By JIRO TSUTSUI/ Staff Writer
January 24, 2021 at 07:00 JST
OMIHACHIMAN, Shiga Prefecture--Koshin Hirobe saw the light, and the “miracle of Kyorinbo” followed.
Hirobe is chief priest at Kyorinbo, a mountain temple here surrounded by red maple leaves and famed for its captivating view and the tranquility of the main hall with a reed-thatched roof and the “shoin” guest room.
Before Hirobe came along, the temple was a long-neglected eyesore.
“Some time ago, it was a run-down, haunted temple,” Hirobe, 50, said.
Supposedly built in 605 by Prince Shotoku, Kyorinbo features a garden created by renowned landscaper Kobori Enshu (1579-1647).
However, long without a head priest, the temple, located in a small settlement in Omihachiman’s Azuchicho district, became overrun by trees and undergrowth, and its structures had fallen into disrepair.
Hirobe grew up in another temple in the settlement where his father was the chief priest.
With no immediate plans to take over the temple from his father, Hirobe studied German literature at college. He received an official job offer from a Tokyo brokerage during the “employment ice age,” a decade-long period that started in the mid-1990s when graduates had a hard time finding work.
Worried that Hirobe wouldn’t return after moving to Tokyo, his parents encouraged him to attend Eizan Gakuin, a training institute for priests of the Tendai school of Buddhism, in Otsu, the Shiga prefectural capital.
Hirobe declined the brokerage’s job offer after his parents told him he could do anything he wanted after graduation.
In 1995, Hirobe began working at the Tendai Administration Headquarters and decided to become a priest when he was 24.
Worried that Kyorinbo lacked a head priest, he visited the temple, which was near his home.
After pushing through a bamboo grove, he found himself in an opening glowing with a green radiance. With birds chirping nearby, the sunlight shined through fresh green maple leaves and gave a sheen to the moss-covered ground.
It looked like “jodo” (pure land) governed by Kannon Bodhisattva, Hirobe recalled.
After recollecting himself, he saw the near-crumbling main hall and the dilapidated shoin guest room of the temple.
But inspired by a vision of the reconstructed structures in his mind, he decided to become the head priest of the abandoned temple.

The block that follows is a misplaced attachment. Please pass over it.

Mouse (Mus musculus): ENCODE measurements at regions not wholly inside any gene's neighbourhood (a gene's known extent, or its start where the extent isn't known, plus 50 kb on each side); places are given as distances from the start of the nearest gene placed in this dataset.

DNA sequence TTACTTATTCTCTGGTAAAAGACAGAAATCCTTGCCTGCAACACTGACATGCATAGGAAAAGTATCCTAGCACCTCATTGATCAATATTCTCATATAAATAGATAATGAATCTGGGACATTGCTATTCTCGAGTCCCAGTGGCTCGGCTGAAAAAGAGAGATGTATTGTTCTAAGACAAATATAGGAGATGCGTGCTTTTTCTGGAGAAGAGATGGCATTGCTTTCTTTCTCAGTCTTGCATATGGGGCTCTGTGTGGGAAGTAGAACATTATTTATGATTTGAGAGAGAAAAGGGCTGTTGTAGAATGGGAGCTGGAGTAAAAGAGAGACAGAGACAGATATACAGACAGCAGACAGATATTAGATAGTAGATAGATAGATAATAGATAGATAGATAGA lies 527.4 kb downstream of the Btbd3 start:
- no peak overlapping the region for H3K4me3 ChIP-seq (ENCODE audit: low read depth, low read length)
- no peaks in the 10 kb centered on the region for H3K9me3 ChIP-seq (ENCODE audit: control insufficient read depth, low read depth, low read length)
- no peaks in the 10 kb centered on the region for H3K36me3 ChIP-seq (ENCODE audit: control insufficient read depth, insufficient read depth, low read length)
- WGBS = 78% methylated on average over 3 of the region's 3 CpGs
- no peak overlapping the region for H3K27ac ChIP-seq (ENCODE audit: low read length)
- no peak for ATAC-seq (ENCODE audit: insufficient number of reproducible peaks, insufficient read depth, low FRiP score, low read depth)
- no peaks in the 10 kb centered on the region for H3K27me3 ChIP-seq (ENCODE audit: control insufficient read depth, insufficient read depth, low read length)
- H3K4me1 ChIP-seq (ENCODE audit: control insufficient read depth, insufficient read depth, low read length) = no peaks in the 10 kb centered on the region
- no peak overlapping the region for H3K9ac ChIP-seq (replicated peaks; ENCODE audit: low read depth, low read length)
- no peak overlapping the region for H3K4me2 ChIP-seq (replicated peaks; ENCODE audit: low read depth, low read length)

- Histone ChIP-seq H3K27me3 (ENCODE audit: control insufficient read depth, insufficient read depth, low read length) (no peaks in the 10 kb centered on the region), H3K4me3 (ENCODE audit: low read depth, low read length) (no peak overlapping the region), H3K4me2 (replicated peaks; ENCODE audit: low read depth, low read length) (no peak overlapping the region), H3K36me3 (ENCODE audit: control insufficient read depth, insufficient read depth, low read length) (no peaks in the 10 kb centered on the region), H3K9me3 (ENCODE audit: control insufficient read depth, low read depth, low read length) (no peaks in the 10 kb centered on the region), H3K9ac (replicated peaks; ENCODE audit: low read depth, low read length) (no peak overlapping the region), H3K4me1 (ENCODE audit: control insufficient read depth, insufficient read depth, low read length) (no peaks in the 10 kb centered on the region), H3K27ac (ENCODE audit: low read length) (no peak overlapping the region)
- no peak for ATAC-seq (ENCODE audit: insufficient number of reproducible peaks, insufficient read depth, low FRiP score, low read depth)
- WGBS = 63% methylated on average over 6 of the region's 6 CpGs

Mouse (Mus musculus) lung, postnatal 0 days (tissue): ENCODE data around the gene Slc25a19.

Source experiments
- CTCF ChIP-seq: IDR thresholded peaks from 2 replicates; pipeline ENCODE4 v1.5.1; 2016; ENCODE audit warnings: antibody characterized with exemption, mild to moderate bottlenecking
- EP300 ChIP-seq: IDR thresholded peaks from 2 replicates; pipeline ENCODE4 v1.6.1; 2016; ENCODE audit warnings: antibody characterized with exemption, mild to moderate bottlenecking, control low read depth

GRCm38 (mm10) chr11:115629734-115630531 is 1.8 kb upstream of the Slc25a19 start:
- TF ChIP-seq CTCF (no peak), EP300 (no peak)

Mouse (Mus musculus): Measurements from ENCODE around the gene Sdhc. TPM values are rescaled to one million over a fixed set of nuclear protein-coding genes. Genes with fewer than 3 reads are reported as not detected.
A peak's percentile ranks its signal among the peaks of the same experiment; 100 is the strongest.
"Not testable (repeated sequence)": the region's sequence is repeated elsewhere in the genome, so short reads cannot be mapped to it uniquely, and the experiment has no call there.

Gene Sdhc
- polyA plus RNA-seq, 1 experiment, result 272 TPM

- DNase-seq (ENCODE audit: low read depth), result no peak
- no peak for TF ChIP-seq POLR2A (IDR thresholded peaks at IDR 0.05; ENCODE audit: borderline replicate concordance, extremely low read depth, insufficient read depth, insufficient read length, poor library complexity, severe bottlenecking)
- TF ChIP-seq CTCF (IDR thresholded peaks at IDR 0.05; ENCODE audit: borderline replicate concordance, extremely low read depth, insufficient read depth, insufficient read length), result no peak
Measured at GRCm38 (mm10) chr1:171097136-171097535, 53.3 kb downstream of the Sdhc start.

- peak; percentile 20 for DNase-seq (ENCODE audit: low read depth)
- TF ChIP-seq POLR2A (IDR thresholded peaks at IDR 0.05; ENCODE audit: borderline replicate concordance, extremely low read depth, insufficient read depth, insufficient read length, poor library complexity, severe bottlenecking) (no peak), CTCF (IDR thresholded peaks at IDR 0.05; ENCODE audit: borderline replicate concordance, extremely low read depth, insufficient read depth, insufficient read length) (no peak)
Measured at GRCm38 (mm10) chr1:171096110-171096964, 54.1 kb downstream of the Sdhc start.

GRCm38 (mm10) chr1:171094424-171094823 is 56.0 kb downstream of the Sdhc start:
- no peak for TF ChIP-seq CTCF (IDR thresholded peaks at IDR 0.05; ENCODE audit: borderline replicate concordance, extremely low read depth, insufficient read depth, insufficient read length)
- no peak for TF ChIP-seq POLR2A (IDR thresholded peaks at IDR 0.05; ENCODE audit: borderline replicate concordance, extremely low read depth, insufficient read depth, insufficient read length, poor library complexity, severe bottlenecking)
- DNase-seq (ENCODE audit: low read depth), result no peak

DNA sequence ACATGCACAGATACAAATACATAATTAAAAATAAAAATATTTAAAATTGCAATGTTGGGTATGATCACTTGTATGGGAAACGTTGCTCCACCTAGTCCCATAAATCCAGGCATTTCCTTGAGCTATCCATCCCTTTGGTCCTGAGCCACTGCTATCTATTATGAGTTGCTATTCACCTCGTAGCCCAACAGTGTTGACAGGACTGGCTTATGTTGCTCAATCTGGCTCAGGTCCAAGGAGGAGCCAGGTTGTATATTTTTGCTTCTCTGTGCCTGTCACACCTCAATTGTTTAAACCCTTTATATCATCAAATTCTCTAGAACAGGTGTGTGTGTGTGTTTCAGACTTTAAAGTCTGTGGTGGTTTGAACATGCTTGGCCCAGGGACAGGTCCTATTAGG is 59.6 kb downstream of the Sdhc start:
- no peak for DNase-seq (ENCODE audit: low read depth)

He faced many immediate problems. The roof of the shoin was rotting, and the flooring had fallen away. Repair costs were estimated at several tens of millions of yen (several hundreds of thousands of dollars).
A survey conducted by the Azuchi town office before it merged with Omihachiman led to the designation of the garden and the shoin as municipal cultural assets. That meant Hirobe could use local government subsidies to cover part of the repair costs.
But he would still have to use his own money to cover the considerable remaining expenditures.
The priest visited each household in the settlement to seek donations. One resident yelled at him, telling him to mind his own business.
However, the overall response was so favorable that Hirobe was brought to tears.
He left the Tendai Administration Headquarters to finish the repair and reconstruction work. Although he lost his income, his wife supported his decision.
A carpenter told the priest that the main hall’s leaking roof was beyond repair. Hirobe had no choice but to install more rafters, rearrange the roof tiles and attach new columns to support the rotten ones. The leaking finally stopped.
Before long, local residents started helping him. Hirobe initially thought it would take a lifetime to finish the repair work, but it was completed in a year.
In 2004, the priest opened Kyorinbo to the public in spring and autumn, and it won popularity for its magnificent view.
An acquaintance described Hirobe’s incredible effort as the “miracle at Kyorinbo.”
“Many people told me that reconstruction would be impossible, but I had no doubt,” Hirobe said. “I think it was a mission meant for me.”
Since 2008, Hirobe has also been working on a reconstruction project at Shojukan, a vast mansion in Higashi-Omi that was once inhabited by an influential merchant. Built between the Edo Period (1603-1867) and the Taisho Era (1912-1926), it had been left unattended for 40 years.
The mansion was in danger of demolition, but it was designated a tangible cultural property by the central government last year.
Hirobe intends to open the building to the public in 2022.
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